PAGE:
The Johnson & Johnson men's employee baseball team, circa 1913. It's very possible that the hope of the Johnson & Johnson vs. Michelin match up, Jimmy A---, is somewhere in this photo! From our archives.

12.  Many people look forward to the excitement of watching sports, whether it’s cheering their children’s games, or taking in a game by major or minor league professional sports teams.  Over a century ago, you could also take in a baseball game from the New Brunswick Factory League, an amateur baseball league in which Johnson & Johnson employees fielded teams.  The New Brunswick Home News devoted pages to covering these games and listing upcoming games.  During the summer of 1913, the Johnson & Johnson baseball team battled the Michelin team for the league championship.  An August 12, 1913 article in the New Brunswick Daily Home News titled “Immense Crowd Will See Michelin and J. & J. Teams Battle for Lead Saturday,” contained the kind of in-depth analysis of the strengths and weaknesses of the teams and their members that you might see about the Yankees or Mets today.  The article noted that the J&J team was getting back its ace center fielder, Jimmy A---, who was expected to give his team the edge in the contest.  

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All comments will be reviewed before posting. Since this blog is about history, topics that don’t directly relate to the history of Johnson & Johnson and its operating companies won’t be posted. Product comments generally will not be posted unless they are of historical interest. Some unrelated issues may be forwarded to Johnson & Johnson folks for follow-up as appropriate. I’m also not going to post any comments that have inappropriate language... so be nice!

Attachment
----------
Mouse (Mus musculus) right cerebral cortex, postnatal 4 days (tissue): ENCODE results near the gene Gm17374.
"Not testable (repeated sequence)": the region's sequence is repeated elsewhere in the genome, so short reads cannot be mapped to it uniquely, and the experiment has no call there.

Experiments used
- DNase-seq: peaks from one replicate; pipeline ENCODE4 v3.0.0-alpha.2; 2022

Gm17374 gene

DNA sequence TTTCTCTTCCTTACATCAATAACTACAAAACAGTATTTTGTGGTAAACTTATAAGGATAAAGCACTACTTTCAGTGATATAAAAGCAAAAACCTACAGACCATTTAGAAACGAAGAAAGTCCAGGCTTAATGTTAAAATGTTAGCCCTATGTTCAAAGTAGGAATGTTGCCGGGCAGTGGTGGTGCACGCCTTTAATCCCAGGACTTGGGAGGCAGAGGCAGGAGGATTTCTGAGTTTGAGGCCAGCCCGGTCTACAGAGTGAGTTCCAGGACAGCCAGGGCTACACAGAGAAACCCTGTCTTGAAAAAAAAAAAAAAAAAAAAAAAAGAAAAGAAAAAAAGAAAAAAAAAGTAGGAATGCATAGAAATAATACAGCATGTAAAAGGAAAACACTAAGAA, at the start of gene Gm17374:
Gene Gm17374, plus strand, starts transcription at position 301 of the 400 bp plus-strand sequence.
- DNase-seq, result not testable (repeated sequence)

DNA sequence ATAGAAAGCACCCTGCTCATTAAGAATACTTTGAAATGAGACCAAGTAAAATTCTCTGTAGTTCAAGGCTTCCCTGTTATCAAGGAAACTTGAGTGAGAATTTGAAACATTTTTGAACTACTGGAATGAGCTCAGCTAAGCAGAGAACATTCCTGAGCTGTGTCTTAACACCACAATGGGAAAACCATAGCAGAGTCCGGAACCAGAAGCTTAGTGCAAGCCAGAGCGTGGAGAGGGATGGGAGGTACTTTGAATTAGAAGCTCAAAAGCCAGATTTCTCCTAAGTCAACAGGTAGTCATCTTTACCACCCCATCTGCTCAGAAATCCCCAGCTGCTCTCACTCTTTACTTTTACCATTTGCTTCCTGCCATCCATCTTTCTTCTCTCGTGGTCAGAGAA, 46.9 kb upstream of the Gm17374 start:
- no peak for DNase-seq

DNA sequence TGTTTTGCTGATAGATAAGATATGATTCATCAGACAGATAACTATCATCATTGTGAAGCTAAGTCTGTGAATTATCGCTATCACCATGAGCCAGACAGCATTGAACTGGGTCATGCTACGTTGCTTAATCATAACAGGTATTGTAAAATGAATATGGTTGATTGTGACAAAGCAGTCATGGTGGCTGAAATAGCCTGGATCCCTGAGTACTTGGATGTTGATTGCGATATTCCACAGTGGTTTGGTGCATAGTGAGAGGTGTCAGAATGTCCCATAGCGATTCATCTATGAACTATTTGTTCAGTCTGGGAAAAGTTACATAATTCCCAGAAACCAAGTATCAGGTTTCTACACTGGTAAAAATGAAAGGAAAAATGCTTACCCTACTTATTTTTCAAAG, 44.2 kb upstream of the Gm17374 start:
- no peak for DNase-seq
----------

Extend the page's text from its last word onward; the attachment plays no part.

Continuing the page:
Peter J. Bruno
DECEMBER 05, 2014 07:45 AM

I retired from ETHICON, INC in1991 after forty-one happy and productive years that began in August, 1951. I started as a wage employee in the Carding Mill where I worked until drafted into the U.S. Army.
The point of this note is that J&J, by choice and by law, held my job for me so that when I was honorably discharged I returned to a job that provided security and good pay.
I transferred to ETHICON in 1953 and grew to salaried positions that helped me raise my family, purchase a home and grow enough wealth for security as we aged.
God bless Johnson & Johnson.
Peter J. Bruno

Joseph A Supp
DECEMBER 06, 2014 03:29 PM

After 8 years in the Navy, I still had 2 years of college to finish. Working part time in Personnel Products and with the help of the GI Bill I was able to finish 4 years at Rutgers. I started with Ethicon in 1954 in a newly acquired needle business [ OK Products] which moved to the new Ethicon building in Somerville a couple years later. Wisdom learned from some of the best management people I have ever met helped me advance in the Manufacturing Division until my retirement in 1984.